The shortage for cyber security experts continues, and according to the recent Cybersecurity Jobs Report, by 2019 the workforce shortfall could reach 1.5 million in the United States and exceed six million worldwide. The silver lining to this dark cloud is that those with the right skills could expect much higher paying jobs.
Cyber security professionals are leading the pack in terms of pay in the tech world. The Chicago Tribune reported that lead software security software engineers could see salaries approaching $240,000 a year.
“Cyber security salaries command an average of nine percent more than all other technology jobs,” said Dom Glavach, chief security strategist for CyberSN, “It’s safe to say high incomes will continue for cyber security professionals as the market grows for security professionals.”
In other words, for those with the right qualifications, now could be a good time to look for a new career.
“Overall employment levels and the general economic and hiring trends have been strong,” said Mansur Hasib, program chair, cybersecurity technology program at the University of Maryland University College. “So we have been seeing higher salaries in a wide range of sectors. In addition, highly qualified people in the cyber security sector are seeing highly attractive salaries – specially as they are incorporated into the C-suite of organizations either as executives or advisers.”
The Cyber Skills (And Pay) Gap
As cyber opportunities expand across the employment spectrum, so, too does the disparity between entry-level IT workers and professionals with specific skills and years of experience.
“It follows the same basic principles as the un-cleared market- supply and demand,” explained Luke Mann, university relations lead at Northrop Grumman Corporation. “If there is an abundance of talent in one particular discipline, the need goes down and eventually so does the compensation.
“If there is a lack of available talent in that same discipline, the need increases and so does the compensation,” Mann told ClearanceJobs. “What’s interesting to me are the skill sets that span multiple markets. For example; software developers are in demand in really any market: cleared and un-cleared.”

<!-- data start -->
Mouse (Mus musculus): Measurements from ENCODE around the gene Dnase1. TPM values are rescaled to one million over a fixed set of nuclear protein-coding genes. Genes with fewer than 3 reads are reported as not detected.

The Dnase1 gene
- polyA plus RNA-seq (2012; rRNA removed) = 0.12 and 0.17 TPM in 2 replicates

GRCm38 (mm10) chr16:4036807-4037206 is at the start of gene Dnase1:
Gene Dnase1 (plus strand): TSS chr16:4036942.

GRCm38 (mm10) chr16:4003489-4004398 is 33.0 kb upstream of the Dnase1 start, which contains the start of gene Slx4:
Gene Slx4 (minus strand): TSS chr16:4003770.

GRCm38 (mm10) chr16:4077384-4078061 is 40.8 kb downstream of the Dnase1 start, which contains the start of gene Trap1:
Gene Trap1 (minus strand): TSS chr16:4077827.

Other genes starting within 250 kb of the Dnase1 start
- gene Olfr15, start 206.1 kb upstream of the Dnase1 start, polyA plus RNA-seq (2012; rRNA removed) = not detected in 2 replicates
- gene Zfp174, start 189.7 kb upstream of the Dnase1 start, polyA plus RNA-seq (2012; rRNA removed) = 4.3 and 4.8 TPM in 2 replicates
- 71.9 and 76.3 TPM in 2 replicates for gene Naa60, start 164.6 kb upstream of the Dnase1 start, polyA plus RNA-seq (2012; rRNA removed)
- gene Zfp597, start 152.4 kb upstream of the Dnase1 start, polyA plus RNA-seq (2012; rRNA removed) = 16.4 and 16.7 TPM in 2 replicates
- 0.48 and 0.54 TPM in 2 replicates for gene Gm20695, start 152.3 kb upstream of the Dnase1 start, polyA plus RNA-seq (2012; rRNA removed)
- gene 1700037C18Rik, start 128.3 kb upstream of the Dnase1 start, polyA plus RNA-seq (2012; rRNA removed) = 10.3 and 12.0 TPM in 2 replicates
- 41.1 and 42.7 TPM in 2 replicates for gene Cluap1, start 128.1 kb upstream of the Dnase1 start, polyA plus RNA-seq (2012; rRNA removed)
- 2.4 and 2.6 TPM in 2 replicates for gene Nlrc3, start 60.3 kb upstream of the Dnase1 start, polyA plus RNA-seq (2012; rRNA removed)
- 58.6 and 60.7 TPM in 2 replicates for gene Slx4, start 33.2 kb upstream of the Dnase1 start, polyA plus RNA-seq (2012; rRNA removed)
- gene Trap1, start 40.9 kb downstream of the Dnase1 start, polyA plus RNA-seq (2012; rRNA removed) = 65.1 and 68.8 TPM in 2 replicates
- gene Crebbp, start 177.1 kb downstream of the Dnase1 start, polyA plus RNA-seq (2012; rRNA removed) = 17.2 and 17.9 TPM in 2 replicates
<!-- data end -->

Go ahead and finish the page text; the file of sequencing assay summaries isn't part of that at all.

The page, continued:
Competing With commercial sector Companies
The government and contractor segments are now also finding it harder to fill positions thanks to increased demand in the non-cleared sectors.
“We have found that we’re not only competing with other companies in the cleared arena, but we’re also competing with the financial industry, Facebook, Google, Amazon and companies in the tech market,” warned Mann.
“There has been an increase of candidates with this skill set, however their value continues to increase due to the trend of technology and the universal need,” Mann added. “Companies outside of the cleared arena are now paying the market equivalent of a cleared developer, which in turn makes the cleared developers salary increase to continue to incentivize software developers to enter the cleared world.”
When it comes to attracting young people to cyber careers, there is also a perception problem. While the jobs may pay well, the perception issue is significant. There’s perception, and there’s also the reality that government cyber careers may lack some of the perks of the private sector.
“There is the potential for a job seeker to choose a non-government position over a 100 percent on-site government position,” said CyberSN’s Glavach. “The shortage of cyber security professionals is caused by how our industry promotes its careers to youths, or those looking to change industries, or those looking to come back to the workforce after raising children.
“We as a society sell our cyber security jobs as geeky and unsexy,” added Glavach. ” The government has an extra challenge in hiring cyber security professionals because the following government constraints mostly don’t apply to the private sector: lack of flexibility to work from home; five-day work weeks; defined salary structure with caps; and testing for marijuana usage.”
Another very real hurdle that adds to the negative perception of government cyber security careers – a slow and cumbersome background investigation.
“I hope that the process can be expedited,” said UMUC’s Hasib. “In the contracting sector hiring companies need to be more open in taking prospective employees through the clearance process. The application process is usually too cumbersome and full of traps for an applicant to fall into. So the most qualified applicants will not even be referred – much less interviewed or hired. Improving the speed and accuracy of this process will be very helpful.”